1. Poor John Huss, against so many other people you'd have had my vote. Did you have to be matched with Mary Mags?

    1. In the Eastern Orthodox tradition, she is hailed as a traveling evangelist equal to Paul. I'm going with that. John Hus rocks, but Mary's a strong, bold, faithful woman who just tangled with the wrong Western Church spin doctors. I have her back, and she has my vote.

  2. Huss spoke truth to power, but Mary was the first witness...tough one. Had to go with Huss, though.

  3. Of all the things that could be said about Mary Magdalene and we get a "a scrim upon which fantasies are projected"? Really? I hope you are saving the good stuff for her match up against Jerome. I want to see him go to down in flames against her.

    I refer everyone interested in Mary Magdalene to this thought provoking, insightful book by Cynthia Bourgealt, an Episcopal priest, "The Meaning of Mary Magdalene: Discovering the Woman at the Heart of Christianity".

    1. Laura, even though I voted for Huss I agree with you about the lack on info on Mary M - I would have like to hear more, she still came off as kind of a shadowy 1 dimensional figure to me in this...

  4. Poor John, burned at the stake to gain immortality. Then again, Mary's rep has been burned for almost two thousand years. Gotta go with Mary.

  5. Wicked tough! JH was an awesome witness to the love & power of Christ, but I'm going with The Witness to Christ. Go Mary!

  6. I suspect that the next round with Mary Magdalene will be worth the price of admission to Lent Madness. Let's take her to the top!!!

    Go Mary, GO!

  7. Jon Huss gets the nod due to his martyrdom and overall awesomeness. This guy was the Clint Eastwood of the 1400s. Tough, gritty, willing to stand up to anyone. I kind of imagine a Gran Torino moment, and "Get off my lawn!" remarks in the pulpit when he uttered those now famous "insubordinate" statements to the church hierarchy. Hussites unite!

      1. oh yeah! i like that too. voting for Hus even though it's hard to go against a Mary. but he had so much faith in a Jesus he had never seen, and tough as it was for Mary, she experienced Jesus in person.

  8. Yes, I'm voting for the easy favorite. However, I am going to steer one of my gifted students to the site to look at the information about John Huss. His National History Day project is about Martin Luther, and this would be some interesting background support.

  9. Poor Jan. I like my pre-Reformation martyrs and I study part-time in Prague, so I vote for him, even if it looks like MM will win it in a landslide.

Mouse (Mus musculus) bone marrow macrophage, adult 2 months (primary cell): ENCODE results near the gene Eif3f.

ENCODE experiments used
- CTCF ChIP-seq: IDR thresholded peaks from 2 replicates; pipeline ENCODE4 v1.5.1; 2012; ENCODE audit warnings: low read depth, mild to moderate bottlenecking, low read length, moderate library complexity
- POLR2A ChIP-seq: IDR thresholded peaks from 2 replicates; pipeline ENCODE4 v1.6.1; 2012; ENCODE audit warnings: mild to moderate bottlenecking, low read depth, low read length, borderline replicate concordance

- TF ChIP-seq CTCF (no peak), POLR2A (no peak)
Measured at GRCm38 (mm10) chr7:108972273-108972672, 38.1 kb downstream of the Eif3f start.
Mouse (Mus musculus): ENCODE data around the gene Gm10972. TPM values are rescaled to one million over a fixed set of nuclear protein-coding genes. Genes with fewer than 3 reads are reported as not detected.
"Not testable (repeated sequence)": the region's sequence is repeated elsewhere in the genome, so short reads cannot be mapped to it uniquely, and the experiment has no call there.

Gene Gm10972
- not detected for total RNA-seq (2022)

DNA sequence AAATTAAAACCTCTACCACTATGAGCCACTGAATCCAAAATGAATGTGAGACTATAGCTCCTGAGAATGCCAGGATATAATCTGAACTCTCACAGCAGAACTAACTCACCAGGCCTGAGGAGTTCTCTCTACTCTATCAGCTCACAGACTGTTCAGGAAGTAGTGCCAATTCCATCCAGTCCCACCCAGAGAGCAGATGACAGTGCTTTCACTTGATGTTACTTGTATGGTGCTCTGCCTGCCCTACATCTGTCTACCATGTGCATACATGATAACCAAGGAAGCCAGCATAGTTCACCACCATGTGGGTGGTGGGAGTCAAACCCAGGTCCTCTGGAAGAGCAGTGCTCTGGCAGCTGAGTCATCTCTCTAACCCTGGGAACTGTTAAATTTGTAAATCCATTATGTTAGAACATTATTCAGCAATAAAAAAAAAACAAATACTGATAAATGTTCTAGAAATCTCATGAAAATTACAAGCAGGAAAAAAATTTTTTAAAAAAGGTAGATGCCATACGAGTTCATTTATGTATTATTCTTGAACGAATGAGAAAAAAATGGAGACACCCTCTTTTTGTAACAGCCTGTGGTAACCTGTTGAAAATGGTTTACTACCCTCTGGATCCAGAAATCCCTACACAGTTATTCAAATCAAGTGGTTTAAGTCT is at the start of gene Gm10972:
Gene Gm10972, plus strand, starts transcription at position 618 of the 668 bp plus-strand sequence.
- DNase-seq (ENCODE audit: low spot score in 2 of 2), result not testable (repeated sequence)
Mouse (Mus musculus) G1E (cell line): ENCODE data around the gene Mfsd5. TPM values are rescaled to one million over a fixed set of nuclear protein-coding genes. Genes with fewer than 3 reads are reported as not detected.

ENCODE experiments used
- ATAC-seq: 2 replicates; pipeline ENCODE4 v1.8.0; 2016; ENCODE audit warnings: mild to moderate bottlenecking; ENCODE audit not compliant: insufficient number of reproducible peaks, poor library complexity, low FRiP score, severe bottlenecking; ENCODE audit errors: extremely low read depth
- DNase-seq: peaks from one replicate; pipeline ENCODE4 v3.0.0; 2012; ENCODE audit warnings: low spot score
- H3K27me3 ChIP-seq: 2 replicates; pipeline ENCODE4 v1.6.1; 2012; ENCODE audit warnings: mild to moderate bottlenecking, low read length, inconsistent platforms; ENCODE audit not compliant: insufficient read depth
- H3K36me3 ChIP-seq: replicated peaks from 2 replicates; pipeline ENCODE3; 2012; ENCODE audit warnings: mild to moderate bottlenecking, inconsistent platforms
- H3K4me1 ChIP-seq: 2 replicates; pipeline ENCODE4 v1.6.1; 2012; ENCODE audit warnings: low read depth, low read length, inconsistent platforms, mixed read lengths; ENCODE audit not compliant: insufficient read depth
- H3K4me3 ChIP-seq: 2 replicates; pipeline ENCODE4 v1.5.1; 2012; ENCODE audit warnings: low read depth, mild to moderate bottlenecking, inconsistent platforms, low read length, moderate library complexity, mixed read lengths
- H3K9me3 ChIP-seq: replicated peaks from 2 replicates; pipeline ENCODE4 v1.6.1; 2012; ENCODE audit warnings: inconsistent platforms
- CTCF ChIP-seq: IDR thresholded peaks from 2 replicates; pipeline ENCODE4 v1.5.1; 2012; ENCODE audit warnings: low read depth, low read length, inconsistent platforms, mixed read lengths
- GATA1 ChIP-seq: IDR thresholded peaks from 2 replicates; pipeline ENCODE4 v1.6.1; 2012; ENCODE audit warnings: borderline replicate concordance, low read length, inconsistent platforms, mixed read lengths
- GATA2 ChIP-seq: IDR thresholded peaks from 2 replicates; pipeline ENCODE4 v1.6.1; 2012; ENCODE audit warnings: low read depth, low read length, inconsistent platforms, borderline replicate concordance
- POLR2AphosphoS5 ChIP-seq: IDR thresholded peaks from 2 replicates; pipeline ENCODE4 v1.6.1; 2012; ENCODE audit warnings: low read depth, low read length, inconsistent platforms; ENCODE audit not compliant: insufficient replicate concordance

10. Come on people, just because you are a women in the Bible does not mean you should move on! Look at the impact of Huss, his community single handily raised the Liberal theological movement!

  11. I began this reading fully expecting to vote for Mary, but after reading about John Huss it is a tough one. I see Mary is way ahead in the vote so I'm going for John and expect to cast a vote for Mary down the road. Full participating of laity in the church, what a concept in the 1400's.

    1. I had the same thought...expected to vote for Mary but Jon Huss' bio was impressive. I never knew that about him -- threw my vote to him for his courage and integrity knowing full well that Mary might well take the day.

  12. From a great website called The Jesus Police.. Some scholars (e.g., Spong, 1992; Starbird, 2005) have speculated that Mary was such an important disciple of Jesus that she was referred to as “The Tower”, using the same kind of affectionate but pertinent nicknames that Jesus was famous for (e.g., Simon “The Rock”, John and James “the Sons of Thunder”, etc.)  Baigent (2006) even says that her nickname was actually “Mary the Great”, reasoning that calling her “The Tower” was the same as saying she was “Great”.

  13. Apparently St. Mary Magdalene "lives and resigns" with the Trinity, making for an interesting theological turn in heaven. Must be all that scrim.
    Spell-check much?

    1. Mark, I figured the word "resigns" resulted from jump-y fingers (or bad keyboard; go to your room.). Perhaps the word was meant to be reigns, but MM wasn't God, so maybe not reigns. Perhaps the word was meant to be resides, but don't we all hope to reside with the Trinity? Confused, I await clarification. Meanwhile, back at the saint face-off...

  14. We wouldn't have known about the resurrection without Mary Magdalene! She was a true visionary and disciple and her faith never waivered. The book by Cynthia Bourgeault is wonderful.
    I agree John Huss was an incredible and brave man, but tough luck for him that he was up against Mary of Magdala. We may not have had a church without her!